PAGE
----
Today, it is the second-largest city in Uzbekistan and remains a cultural icon in the hearts of Uzbeks and foreigners alike. It didn’t matter who I talked to in Uzbekistan — Samarkand was always the favorite.
The first place I came to was a mausoleum called Gur-e-Amir, which was built for an ancient conqueror called Timur. Timur was one of the last great emperors to come from the Central Asian steppe, and his Timurid Empire occupied much of what is present-day Iran. Samarkand was his capital as he sought to invade present-day Georgia and Kurdistan in northern Iraq. After several grand military conquests through Persia and the Caucuses, Timur died while en route to invade Ming China. His body was embalmed and returned to Samarkand, where Gur-e-Amir was built to house him.
Gur-e-Amir is therefore an important historical and cultural site on the basis of Timur alone, however its architectural style is significant as well. Gur-e-Amir was completed in 1404 AD, and Timur’s descendants went on to built the Mughal dynasty in India and South Asia. Gur-e-Amir was the first and one of the greatest influences on Mughal architecture, the greatest example of which being the Taj Mahal.
I didn’t learn this until after I visited and as such the significance was lost on me at the time. But I’m having a hard time imagining that this honestly quite unassuming mausoleum in Uzbekistan became the primary influence for the style that created the Taj Mahal, thousands of miles away in India.
Yet, it’s true. So take a look.
The second major site I visited in Samarkand was the one that first got me turned on to Uzbekistan to begin with — a massive complex called Registan.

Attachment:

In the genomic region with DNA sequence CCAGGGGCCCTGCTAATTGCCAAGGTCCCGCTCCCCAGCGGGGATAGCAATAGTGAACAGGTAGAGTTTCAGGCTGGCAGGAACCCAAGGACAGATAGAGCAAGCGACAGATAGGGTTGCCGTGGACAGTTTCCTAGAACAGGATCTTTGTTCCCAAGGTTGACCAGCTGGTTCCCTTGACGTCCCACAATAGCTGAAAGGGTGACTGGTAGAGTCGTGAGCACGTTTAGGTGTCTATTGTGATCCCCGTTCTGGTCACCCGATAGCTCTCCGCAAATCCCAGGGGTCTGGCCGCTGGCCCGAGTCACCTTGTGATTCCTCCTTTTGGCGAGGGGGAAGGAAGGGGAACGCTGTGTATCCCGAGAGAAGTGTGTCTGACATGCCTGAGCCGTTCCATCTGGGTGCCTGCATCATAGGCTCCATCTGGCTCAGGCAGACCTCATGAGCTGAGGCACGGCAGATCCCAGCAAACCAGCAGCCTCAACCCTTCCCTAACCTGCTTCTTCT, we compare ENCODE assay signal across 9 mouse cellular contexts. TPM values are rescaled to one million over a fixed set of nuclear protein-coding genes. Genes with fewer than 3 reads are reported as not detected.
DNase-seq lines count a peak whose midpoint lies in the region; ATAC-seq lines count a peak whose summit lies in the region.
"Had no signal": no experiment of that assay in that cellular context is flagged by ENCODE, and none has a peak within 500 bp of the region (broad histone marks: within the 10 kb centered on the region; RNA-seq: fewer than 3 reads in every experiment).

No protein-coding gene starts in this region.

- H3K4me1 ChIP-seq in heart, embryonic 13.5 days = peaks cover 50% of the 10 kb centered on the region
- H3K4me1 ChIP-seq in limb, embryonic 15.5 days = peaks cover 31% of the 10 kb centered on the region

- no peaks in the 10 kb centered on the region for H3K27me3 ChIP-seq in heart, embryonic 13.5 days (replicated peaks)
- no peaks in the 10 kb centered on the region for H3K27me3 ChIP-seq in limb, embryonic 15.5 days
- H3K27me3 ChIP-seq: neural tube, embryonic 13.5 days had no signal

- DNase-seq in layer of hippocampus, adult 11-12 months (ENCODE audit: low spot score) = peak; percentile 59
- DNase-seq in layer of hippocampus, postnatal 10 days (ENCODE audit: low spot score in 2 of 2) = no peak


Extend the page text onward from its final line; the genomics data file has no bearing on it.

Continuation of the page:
In Persian, registan means “sandy place,” or “desert.” The main square in the middle was the heart of ancient Samarkand during the days of Timur, where people would come to hear royal decrees and see public executions. On three sides, there are three Islamic schools, called Madrasahs. The oldest is Ulugh Beg Madrasah, which was followed nearly 200 years later by Tilya-Kori Madrasah and Sher-Dor Madrasah.
The cool thing about these Madrasahs (and Sher-Dor in particular) is the design choice. In Islam, it’s pretty frowned upon to depict living beings on religious buildings. In fact, it’s just not done. And yet one of the Islamic schools in one of the capitals of the ancient Muslim world was built with two huge tigers on its front facade, reflecting ancient Persian beliefs that predated Islam entirely.
It took some time for Islam to enter Uzbekistan, and when it did, there were certain local beliefs and customs that never went away despite Islamic customs. Depictions of animals are one such custom. Ancient and traditional Uzbek art heavily focused on the living beings of the land — scorpions, snakes, camels, birds, those sorts of things. Much of the traditional crafts changed to accommodate this culture shift.
This suzani, for example, is a pomegranate pattern. And yet, animal designs were hidden in it — look at the leaves, which were meant to resemble bird wings. Traditional Uzbek style never went away. But despite the apparent shift in art styles when Uzbekistan became Muslim, one of the grandest Muslim sites of all was adorned with designs forbidden by the religion for which it was built, instead elevating the culture that built it.
Take a looksie — the first photo is the Madrasah facade in question. Many apologies for the low-quality iPhone photos.
Unfortunately, this is all I saw in Samarkand. I got sick that night and spent my last day in the city recovering and rehydrating so I could feel well enough to continue my push towards the Turkmen border. It’s an awesome city, and I hope to be back to conclude my unfinished business in Uzbekistan.